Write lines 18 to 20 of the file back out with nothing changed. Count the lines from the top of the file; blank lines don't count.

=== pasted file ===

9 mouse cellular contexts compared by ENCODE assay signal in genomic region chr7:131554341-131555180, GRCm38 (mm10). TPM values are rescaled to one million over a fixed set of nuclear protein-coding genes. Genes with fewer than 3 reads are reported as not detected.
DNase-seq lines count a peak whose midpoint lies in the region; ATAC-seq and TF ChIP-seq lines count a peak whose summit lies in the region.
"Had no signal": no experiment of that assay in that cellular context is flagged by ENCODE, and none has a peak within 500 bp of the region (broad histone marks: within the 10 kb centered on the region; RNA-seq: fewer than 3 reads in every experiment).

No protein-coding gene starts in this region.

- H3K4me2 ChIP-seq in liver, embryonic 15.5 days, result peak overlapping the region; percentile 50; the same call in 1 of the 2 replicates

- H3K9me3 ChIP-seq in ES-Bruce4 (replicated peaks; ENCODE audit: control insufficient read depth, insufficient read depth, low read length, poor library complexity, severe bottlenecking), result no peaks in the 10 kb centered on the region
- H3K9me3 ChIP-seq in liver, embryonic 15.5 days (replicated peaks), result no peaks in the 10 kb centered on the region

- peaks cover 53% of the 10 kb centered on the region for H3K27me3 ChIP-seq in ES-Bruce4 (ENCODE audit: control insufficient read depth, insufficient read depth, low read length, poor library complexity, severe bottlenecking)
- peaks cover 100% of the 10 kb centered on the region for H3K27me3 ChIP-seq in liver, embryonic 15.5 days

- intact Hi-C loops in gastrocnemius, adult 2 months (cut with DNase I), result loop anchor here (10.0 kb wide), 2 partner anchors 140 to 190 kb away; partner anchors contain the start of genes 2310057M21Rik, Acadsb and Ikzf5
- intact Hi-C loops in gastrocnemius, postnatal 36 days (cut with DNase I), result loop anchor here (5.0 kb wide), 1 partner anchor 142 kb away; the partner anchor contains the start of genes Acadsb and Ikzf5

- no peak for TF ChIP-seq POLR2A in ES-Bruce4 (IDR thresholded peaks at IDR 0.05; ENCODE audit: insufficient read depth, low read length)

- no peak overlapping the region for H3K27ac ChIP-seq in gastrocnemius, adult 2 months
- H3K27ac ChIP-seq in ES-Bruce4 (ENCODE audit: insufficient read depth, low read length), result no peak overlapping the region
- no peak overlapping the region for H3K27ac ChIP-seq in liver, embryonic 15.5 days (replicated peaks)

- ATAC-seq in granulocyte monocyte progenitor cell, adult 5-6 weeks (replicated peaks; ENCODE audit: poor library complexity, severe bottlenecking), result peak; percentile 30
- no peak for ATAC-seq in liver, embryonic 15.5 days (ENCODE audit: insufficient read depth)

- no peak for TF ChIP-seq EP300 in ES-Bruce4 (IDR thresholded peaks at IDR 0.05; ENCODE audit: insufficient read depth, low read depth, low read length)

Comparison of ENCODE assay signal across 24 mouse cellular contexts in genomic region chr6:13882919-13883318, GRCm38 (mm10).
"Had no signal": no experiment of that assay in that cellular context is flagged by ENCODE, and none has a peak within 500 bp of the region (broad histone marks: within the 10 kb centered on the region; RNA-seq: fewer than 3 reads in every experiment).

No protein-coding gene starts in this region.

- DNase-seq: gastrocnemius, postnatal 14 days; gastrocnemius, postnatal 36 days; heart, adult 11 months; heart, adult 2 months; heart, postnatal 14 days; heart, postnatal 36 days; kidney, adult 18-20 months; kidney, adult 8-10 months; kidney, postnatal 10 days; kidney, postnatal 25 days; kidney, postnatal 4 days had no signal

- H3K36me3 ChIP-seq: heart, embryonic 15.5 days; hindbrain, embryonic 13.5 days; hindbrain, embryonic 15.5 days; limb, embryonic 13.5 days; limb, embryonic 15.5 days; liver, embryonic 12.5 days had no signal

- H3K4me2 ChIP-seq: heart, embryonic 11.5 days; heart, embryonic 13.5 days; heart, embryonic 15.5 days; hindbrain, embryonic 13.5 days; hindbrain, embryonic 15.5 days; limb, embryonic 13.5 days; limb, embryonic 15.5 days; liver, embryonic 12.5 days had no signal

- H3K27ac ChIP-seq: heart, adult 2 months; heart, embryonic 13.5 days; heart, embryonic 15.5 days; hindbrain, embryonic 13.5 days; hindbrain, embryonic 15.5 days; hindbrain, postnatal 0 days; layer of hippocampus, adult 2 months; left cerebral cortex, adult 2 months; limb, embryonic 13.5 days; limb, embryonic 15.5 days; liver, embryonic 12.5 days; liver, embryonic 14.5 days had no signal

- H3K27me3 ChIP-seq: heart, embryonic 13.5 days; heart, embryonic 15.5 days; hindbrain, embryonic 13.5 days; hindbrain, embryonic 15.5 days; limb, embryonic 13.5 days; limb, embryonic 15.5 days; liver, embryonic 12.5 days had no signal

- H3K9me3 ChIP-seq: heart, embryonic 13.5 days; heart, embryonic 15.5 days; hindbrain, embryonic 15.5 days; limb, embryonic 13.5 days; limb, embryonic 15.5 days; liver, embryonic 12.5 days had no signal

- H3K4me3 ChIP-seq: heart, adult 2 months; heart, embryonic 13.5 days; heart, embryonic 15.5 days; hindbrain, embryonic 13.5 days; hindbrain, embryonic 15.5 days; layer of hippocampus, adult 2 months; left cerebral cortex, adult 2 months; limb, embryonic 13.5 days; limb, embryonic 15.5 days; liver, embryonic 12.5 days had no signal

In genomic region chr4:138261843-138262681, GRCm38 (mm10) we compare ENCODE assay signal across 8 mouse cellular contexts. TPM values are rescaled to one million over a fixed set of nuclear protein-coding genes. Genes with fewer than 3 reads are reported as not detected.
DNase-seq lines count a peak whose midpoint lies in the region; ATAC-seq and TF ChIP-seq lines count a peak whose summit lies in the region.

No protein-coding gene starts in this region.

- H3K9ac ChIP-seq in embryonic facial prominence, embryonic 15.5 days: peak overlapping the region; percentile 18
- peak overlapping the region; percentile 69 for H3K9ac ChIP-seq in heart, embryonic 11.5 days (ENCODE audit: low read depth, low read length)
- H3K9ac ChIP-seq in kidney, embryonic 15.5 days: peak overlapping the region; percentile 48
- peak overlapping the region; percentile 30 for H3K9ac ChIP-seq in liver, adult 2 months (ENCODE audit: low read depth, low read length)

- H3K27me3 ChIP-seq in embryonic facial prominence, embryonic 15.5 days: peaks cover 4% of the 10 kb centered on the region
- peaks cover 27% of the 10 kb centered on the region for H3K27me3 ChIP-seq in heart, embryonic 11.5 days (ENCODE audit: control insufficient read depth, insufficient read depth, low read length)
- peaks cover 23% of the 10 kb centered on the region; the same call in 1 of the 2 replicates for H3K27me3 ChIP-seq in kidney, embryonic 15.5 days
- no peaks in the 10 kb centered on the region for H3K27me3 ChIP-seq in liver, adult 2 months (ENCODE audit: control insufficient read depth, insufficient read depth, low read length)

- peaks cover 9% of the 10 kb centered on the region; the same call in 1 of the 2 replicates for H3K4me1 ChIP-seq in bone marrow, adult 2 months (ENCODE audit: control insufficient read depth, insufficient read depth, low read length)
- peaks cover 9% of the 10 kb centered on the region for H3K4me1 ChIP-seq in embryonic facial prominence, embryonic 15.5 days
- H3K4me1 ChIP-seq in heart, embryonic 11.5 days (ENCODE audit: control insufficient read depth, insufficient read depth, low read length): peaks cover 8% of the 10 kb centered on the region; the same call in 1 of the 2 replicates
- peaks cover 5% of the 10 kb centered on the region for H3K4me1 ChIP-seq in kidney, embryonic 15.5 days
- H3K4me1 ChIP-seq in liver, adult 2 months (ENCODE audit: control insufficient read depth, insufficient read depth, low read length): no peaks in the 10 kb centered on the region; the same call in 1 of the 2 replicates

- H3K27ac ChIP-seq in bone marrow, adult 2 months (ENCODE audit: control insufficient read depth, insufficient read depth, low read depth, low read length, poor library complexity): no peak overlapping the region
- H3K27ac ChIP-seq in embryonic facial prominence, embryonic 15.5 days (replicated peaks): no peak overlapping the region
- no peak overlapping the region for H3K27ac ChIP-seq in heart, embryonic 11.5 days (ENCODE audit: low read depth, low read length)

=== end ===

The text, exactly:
- no peak for TF ChIP-seq EP300 in ES-Bruce4 (IDR thresholded peaks at IDR 0.05; ENCODE audit: insufficient read depth, low read depth, low read length)

Comparison of ENCODE assay signal across 24 mouse cellular contexts in genomic region chr6:13882919-13883318, GRCm38 (mm10).
"Had no signal": no experiment of that assay in that cellular context is flagged by ENCODE, and none has a peak within 500 bp of the region (broad histone marks: within the 10 kb centered on the region; RNA-seq: fewer than 3 reads in every experiment).